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Proceedings Paper

In-orbit performance of the ISO short-wavelength spectrometer
Author(s): Mattheus WM de Graauw; Helmut Feuchtgruber; Peter R. Roelfsema; A. Salama; Otto H. Bauer; Douwe A. Beintema; D. Boxhoorn; L. Decin; Leo N. K. Haser; A. Heras; Rik Huygen; Reinhard O. Katterloher; D. Kester; D. Kunze; F. Lahuis; K. Leech; C. Lorente; Dieter Lutz; P. Morris; S. Schaeidt; E. Sturm; Edwin A. Valentijn; Bart K.P. Vandenbussche; Rens Waters; E. Wieprecht; E. Wiezorrek; Erick T. Young
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Paper Abstract

The short wavelength spectrometer (SWS) is one of the four instruments on-board of ESA's IR SPace Observatory (ISO), launched on 15 November 1995. It covers the wavelength range of 2.38-45.2 microns with a spectral resolution ranging from 1000-2000. By inserting Fabry-Perot filters the resolution can be enhanced by a factor 20 for the wavelength range from 11.4-44.5 microns. After the successful launch the instrument was tested and calibrated during a period of spacecraft checkout and performance verification. The opto- mechanical construction of the instrument appears to behave extremely well. The instrument performance is on all aspects as expected, except for the detector sensitivity where the noise is dominated by effects of particle radiation. We given here an overview of the in-orbit performance, discuss the calibration and present some result from trend analysis of the most important instrument and detector parameters.

Paper Details

Date Published: 21 August 1998
PDF: 7 pages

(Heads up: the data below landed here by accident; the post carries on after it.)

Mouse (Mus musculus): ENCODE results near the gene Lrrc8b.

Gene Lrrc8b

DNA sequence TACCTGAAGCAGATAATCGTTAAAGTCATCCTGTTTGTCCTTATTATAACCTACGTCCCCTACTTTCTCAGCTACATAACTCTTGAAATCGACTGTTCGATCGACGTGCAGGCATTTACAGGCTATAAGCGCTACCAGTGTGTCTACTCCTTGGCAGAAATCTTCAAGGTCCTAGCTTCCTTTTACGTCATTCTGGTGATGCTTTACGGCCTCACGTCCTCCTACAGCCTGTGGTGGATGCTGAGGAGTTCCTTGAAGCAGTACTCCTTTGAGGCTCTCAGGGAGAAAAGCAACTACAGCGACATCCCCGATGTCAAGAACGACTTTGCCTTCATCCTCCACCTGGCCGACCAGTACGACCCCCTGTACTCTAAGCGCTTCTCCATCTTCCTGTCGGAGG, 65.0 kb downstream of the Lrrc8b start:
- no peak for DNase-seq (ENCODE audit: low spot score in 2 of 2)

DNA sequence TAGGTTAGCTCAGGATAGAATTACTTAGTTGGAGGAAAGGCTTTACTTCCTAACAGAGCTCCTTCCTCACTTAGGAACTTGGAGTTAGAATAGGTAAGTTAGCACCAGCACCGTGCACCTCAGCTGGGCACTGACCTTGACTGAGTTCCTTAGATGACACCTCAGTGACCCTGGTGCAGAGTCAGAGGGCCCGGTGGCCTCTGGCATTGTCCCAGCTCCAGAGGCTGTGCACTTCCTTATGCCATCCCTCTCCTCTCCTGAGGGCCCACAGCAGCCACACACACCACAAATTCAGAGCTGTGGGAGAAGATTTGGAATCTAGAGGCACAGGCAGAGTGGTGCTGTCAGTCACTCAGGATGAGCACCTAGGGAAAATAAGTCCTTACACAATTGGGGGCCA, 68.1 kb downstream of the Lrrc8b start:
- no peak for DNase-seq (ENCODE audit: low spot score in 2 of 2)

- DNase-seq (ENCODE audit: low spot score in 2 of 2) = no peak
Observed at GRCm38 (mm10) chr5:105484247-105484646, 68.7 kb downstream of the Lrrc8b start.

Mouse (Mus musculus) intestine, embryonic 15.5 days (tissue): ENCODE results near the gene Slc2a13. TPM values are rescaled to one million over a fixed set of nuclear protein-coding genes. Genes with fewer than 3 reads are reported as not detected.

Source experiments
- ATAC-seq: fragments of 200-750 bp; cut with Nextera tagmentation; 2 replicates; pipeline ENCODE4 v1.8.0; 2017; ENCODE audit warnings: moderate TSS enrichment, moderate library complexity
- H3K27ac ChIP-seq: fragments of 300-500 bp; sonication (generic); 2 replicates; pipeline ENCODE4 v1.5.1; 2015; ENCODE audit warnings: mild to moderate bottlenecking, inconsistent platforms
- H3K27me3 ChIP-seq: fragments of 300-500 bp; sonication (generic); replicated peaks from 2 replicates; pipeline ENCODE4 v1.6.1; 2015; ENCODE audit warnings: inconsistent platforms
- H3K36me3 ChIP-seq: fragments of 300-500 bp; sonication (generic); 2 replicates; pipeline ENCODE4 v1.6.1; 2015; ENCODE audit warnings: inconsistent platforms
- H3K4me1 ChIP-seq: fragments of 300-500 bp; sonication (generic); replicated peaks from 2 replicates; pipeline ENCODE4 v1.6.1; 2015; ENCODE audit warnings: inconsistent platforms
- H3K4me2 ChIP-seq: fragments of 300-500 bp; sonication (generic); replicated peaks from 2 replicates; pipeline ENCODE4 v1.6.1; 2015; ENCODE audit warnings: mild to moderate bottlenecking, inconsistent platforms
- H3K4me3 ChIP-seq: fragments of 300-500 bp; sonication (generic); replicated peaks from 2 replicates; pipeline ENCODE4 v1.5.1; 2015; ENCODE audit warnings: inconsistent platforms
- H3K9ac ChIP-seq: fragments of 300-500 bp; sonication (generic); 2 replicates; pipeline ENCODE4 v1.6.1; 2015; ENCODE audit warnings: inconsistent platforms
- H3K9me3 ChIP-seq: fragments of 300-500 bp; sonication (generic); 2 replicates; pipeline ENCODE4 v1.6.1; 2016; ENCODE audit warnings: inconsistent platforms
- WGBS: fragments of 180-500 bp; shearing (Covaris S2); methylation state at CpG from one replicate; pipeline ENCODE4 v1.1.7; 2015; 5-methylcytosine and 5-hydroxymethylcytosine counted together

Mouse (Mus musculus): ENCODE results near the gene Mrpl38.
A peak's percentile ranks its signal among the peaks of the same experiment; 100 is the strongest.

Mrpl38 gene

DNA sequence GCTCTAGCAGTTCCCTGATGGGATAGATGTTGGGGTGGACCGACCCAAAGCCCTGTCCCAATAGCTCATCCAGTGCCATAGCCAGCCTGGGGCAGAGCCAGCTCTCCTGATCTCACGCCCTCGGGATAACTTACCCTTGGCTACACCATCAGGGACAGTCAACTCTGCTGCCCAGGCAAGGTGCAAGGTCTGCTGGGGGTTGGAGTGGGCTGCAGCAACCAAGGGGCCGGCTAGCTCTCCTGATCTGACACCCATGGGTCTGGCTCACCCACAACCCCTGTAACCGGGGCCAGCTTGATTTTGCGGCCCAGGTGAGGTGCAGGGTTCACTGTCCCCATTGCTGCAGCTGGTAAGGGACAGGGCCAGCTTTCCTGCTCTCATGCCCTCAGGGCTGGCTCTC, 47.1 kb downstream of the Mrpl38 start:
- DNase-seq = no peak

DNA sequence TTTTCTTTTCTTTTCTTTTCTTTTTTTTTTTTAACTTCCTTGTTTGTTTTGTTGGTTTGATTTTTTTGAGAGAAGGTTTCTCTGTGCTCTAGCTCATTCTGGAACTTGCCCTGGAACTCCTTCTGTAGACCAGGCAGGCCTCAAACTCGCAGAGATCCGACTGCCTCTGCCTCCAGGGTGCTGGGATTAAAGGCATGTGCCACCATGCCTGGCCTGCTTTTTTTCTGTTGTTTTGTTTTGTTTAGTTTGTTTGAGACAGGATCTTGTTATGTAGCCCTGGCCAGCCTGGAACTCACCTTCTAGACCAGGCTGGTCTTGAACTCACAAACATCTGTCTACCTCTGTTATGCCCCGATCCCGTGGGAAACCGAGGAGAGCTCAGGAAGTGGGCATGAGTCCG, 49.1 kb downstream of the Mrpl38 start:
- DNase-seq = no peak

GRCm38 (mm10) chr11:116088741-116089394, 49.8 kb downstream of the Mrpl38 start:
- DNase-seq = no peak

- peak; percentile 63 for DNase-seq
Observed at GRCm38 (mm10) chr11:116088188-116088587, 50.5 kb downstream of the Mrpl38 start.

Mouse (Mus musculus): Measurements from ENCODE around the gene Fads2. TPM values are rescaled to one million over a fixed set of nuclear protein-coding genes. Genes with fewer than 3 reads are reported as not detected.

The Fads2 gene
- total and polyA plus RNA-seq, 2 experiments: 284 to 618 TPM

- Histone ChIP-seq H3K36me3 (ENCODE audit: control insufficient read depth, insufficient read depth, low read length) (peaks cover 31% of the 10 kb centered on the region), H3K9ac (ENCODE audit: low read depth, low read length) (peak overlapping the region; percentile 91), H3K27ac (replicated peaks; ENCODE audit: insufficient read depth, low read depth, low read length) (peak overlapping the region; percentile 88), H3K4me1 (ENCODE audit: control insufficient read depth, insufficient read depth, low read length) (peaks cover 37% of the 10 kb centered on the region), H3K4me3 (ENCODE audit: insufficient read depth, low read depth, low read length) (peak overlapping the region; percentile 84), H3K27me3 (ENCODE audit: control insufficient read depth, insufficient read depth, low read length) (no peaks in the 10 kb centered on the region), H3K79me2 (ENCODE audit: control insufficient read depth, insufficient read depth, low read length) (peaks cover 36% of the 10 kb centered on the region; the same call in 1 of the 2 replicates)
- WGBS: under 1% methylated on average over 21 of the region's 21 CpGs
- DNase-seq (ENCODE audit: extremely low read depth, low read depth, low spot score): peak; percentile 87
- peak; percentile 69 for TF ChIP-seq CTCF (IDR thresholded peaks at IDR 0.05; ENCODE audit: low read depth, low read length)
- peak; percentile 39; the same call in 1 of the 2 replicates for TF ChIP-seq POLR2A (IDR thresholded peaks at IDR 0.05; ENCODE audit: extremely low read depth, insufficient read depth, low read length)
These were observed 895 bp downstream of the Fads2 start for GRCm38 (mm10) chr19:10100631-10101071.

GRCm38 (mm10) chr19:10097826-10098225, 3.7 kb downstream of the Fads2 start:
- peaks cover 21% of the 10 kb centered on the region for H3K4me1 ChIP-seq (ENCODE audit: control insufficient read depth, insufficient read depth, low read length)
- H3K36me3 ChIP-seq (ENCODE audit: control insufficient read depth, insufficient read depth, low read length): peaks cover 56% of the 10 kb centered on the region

Proc. SPIE 3354, Infrared Astronomical Instrumentation, (21 August 1998); doi: 10.1117/12.317249
Show Author Affiliations
Mattheus WM de Graauw, SRON/Groningen (Netherlands) and Kapteyn Astronomical Institute (Netherlands)
Helmut Feuchtgruber, Max-Planck-Institut fuer Extraterrestrische Physik (Germany)
ISO Science Operations Ctr. (Spain)
Peter R. Roelfsema, SRON/Groningen (Netherlands)
A. Salama, ISO Science Operations Ctr. (Spain)
Otto H. Bauer, Max-Planck-Institut fuer Extraterrestrische Physik (Germany)
Douwe A. Beintema, SRON/Groningen (Netherlands)
D. Boxhoorn, SRON/Groningen (Netherlands)
ISO Science Operations Ctr. (Spain)
L. Decin, Univ. van Leuven (Belgium)
Leo N. K. Haser, Max-Planck-Institut fuer Extraterrestrische Physik (Germany)
A. Heras, ISO Science Operations Ctr. (Netherlands)
Rik Huygen, Univ. van Leuven (Belgium)
Reinhard O. Katterloher, Max-Planck-Institut fuer Extraterrestrische Physik (Germany)
D. Kester, SRON/Groningen (Netherlands)
D. Kunze, Max-Planck-Institut fuer Extraterrestrische Physik (Germany)
F. Lahuis, SRON/Groningen (Netherlands)
ISO Science Operations Ctr. (Spain)
K. Leech, ISO Science Operations Ctr. (Spain)
C. Lorente, ISO Science Operations Ctr. (Spain)
Dieter Lutz, Max-Planck-Institut fuer Extraterrestrische Physik (Germany)
P. Morris, ISO Science Operations Ctr. (Spain)
SRON/Utrecht (Netherlands)
S. Schaeidt, Max-Planck-Institut fuer Extraterrestrische Physik (Germany)
E. Sturm, Max-Planck-Institut fuer Extraterrestrische Physik (Germany)
Edwin A. Valentijn, SRON/Groningen (Netherlands)
ISO Science Operations Ctr. (Spain)
Bart K.P. Vandenbussche, Univ. van Leuven (Belgium)
ISO Science Operations Ctr. (Spain)
Rens Waters, Univ. of Amsterdam (Netherlands)
E. Wieprecht, Max-Planck-Institut fuer Extraterrestrische Physik (Germany)
ISO Science Operations Ctr. (Spain)
E. Wiezorrek, Max-Planck-Institut fuer Extraterrestrische Physik (Germany)
Erick T. Young, Steward Observatory/Univ. of Arizona (United States)


Published in SPIE Proceedings Vol. 3354:
Infrared Astronomical Instrumentation
Albert M. Fowler, Editor(s)

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